UH study links Facebook use to depressive symptoms

FILE - A Jan. 12, 2012 file photo, shows the Facebook "like" icon displayed outside of Facebook's headquarters in Menlo Park, Calif.

The social media site, Facebook, can be an effective tool for connecting with new and old friends. However, some users may find themselves spending quite a bit of time viewing Facebook and may inevitably begin comparing what's happening in their lives to the activities and accomplishments of their friends.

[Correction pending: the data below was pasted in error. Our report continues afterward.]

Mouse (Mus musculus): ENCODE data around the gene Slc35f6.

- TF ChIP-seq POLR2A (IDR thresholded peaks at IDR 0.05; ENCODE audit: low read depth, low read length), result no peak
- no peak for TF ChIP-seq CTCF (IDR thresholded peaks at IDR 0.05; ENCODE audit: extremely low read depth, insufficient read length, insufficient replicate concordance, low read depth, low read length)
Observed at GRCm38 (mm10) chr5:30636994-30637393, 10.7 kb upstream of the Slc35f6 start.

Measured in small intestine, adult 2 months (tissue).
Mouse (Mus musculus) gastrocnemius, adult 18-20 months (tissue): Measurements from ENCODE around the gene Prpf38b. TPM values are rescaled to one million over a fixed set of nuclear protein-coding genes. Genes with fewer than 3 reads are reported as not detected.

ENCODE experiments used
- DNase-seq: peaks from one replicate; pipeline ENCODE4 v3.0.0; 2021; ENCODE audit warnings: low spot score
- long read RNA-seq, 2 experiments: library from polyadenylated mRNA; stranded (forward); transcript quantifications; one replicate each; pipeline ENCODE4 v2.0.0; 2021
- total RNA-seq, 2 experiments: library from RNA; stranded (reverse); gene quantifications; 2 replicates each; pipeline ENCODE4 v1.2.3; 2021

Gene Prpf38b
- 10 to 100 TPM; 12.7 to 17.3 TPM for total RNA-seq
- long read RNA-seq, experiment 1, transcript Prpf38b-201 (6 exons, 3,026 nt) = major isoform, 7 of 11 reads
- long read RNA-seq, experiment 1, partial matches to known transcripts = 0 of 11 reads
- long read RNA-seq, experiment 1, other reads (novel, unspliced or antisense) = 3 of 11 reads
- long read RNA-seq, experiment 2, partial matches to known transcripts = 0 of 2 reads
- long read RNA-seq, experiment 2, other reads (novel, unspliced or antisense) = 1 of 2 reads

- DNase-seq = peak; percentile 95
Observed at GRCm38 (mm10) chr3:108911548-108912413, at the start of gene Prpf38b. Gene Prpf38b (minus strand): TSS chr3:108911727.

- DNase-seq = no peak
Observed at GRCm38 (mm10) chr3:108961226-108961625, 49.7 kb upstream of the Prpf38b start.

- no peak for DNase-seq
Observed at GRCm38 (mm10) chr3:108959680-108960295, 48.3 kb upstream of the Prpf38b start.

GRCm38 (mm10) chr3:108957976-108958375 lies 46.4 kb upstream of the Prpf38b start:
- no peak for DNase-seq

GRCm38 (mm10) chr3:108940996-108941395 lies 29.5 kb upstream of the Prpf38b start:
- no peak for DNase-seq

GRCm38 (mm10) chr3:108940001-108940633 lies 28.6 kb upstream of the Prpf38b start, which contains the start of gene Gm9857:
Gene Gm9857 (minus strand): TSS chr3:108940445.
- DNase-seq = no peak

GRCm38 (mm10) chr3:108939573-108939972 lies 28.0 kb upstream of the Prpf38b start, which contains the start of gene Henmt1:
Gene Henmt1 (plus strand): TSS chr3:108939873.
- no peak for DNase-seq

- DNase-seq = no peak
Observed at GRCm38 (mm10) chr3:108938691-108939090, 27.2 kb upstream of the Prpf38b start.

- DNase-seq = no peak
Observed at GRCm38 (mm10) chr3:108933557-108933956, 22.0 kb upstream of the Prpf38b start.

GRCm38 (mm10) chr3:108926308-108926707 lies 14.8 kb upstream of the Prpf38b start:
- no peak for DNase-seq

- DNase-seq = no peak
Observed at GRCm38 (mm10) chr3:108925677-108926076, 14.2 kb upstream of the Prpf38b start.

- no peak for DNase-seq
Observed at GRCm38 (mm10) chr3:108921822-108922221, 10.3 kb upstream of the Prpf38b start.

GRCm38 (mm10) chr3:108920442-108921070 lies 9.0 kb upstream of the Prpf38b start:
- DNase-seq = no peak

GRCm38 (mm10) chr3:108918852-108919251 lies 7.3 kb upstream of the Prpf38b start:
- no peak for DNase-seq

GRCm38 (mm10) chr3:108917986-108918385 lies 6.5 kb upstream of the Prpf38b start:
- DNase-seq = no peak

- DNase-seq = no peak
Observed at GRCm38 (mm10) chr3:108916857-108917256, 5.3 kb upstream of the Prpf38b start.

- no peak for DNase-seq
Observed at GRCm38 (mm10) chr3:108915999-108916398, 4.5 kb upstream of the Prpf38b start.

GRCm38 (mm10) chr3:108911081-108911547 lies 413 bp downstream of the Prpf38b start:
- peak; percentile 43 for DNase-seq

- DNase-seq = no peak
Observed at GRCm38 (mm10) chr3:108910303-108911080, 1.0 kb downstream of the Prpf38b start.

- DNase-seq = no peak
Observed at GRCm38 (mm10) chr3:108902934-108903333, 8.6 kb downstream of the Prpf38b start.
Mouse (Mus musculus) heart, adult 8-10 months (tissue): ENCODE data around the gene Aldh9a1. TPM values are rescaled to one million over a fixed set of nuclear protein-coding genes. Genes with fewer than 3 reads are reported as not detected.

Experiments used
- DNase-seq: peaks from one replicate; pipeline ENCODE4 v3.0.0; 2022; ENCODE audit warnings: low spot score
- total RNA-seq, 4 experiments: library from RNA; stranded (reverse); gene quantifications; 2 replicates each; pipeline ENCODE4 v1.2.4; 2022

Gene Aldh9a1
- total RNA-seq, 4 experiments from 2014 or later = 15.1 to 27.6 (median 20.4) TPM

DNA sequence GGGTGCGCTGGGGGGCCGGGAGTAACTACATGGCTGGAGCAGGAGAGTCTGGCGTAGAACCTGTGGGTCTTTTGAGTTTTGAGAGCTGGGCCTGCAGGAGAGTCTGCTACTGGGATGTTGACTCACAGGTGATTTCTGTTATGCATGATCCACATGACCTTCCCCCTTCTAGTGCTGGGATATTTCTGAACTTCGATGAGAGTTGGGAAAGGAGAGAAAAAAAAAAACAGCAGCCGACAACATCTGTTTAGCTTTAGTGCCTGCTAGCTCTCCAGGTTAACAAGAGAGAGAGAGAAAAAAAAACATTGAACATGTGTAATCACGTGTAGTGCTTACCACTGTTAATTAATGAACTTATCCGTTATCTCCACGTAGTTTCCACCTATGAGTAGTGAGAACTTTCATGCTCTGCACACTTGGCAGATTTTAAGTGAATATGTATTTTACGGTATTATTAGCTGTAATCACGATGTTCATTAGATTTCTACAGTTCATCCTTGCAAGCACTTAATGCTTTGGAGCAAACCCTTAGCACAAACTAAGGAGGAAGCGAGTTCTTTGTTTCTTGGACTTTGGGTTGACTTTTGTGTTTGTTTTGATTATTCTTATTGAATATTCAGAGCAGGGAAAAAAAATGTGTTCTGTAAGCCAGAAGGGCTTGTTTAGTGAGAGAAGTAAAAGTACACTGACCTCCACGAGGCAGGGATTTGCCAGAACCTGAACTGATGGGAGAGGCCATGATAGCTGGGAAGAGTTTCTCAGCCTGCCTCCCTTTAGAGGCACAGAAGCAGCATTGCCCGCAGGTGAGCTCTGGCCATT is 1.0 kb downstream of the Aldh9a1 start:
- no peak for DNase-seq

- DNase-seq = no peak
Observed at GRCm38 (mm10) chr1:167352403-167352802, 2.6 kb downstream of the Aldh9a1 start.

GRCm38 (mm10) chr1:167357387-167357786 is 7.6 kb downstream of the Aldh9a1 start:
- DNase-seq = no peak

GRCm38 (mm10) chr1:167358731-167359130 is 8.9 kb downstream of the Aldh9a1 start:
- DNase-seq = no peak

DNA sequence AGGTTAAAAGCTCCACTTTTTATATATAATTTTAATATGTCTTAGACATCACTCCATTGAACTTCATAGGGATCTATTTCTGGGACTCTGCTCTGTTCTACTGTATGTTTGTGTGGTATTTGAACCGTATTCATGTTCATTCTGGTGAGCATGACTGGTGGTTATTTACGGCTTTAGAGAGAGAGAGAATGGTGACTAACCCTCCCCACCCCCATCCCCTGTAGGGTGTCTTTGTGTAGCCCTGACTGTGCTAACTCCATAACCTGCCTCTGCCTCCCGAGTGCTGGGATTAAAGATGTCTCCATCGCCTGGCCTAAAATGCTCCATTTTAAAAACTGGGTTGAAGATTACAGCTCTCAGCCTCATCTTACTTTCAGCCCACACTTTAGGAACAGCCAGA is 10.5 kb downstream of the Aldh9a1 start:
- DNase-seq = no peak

According to University of Houston (UH) researcher Mai-Ly Steers, this kind of social comparison paired with the amount of time spent on Facebook may be linked to depressive symptoms. Steers' research on the topic is presented in the article, "Seeing Everyone Else's Highlight Reels: How Facebook Usage is Linked to Depressive Symptoms" published in the Journal of Social and Clinical Psychology.

"Although social comparison processes have been examined at length in traditional contexts, the literature is only beginning to explore social comparisons in online social networking settings," said Steers, a doctoral candidate in social psychology at UH.

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